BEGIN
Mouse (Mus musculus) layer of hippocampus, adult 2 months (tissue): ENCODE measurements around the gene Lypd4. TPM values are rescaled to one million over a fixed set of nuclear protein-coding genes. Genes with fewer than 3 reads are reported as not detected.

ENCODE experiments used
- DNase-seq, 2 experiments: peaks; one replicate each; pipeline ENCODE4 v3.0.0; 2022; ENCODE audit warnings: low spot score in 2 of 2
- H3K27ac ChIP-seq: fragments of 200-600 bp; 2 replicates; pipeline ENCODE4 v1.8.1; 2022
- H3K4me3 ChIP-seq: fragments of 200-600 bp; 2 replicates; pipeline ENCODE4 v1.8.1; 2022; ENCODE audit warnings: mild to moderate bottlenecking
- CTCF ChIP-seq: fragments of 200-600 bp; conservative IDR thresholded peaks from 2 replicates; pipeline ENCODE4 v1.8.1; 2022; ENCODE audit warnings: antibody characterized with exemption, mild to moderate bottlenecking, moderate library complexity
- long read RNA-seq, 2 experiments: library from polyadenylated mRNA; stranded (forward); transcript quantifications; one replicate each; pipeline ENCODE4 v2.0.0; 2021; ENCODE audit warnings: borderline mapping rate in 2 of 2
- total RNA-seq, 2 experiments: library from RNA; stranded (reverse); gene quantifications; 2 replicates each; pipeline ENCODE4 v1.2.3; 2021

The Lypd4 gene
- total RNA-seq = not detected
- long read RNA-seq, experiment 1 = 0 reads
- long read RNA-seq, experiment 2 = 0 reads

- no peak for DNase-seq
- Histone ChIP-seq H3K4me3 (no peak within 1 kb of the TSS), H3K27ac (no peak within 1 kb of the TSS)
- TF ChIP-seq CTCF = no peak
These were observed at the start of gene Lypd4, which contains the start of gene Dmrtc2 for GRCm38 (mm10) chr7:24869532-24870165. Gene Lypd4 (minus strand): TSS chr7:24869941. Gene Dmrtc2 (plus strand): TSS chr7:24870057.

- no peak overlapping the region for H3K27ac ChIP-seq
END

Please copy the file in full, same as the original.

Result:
Mouse (Mus musculus) layer of hippocampus, adult 2 months (tissue): ENCODE measurements around the gene Lypd4. TPM values are rescaled to one million over a fixed set of nuclear protein-coding genes. Genes with fewer than 3 reads are reported as not detected.

ENCODE experiments used
- DNase-seq, 2 experiments: peaks; one replicate each; pipeline ENCODE4 v3.0.0; 2022; ENCODE audit warnings: low spot score in 2 of 2
- H3K27ac ChIP-seq: fragments of 200-600 bp; 2 replicates; pipeline ENCODE4 v1.8.1; 2022
- H3K4me3 ChIP-seq: fragments of 200-600 bp; 2 replicates; pipeline ENCODE4 v1.8.1; 2022; ENCODE audit warnings: mild to moderate bottlenecking
- CTCF ChIP-seq: fragments of 200-600 bp; conservative IDR thresholded peaks from 2 replicates; pipeline ENCODE4 v1.8.1; 2022; ENCODE audit warnings: antibody characterized with exemption, mild to moderate bottlenecking, moderate library complexity
- long read RNA-seq, 2 experiments: library from polyadenylated mRNA; stranded (forward); transcript quantifications; one replicate each; pipeline ENCODE4 v2.0.0; 2021; ENCODE audit warnings: borderline mapping rate in 2 of 2
- total RNA-seq, 2 experiments: library from RNA; stranded (reverse); gene quantifications; 2 replicates each; pipeline ENCODE4 v1.2.3; 2021

The Lypd4 gene
- total RNA-seq = not detected
- long read RNA-seq, experiment 1 = 0 reads
- long read RNA-seq, experiment 2 = 0 reads

- no peak for DNase-seq
- Histone ChIP-seq H3K4me3 (no peak within 1 kb of the TSS), H3K27ac (no peak within 1 kb of the TSS)
- TF ChIP-seq CTCF = no peak
These were observed at the start of gene Lypd4, which contains the start of gene Dmrtc2 for GRCm38 (mm10) chr7:24869532-24870165. Gene Lypd4 (minus strand): TSS chr7:24869941. Gene Dmrtc2 (plus strand): TSS chr7:24870057.

- no peak overlapping the region for H3K27ac ChIP-seq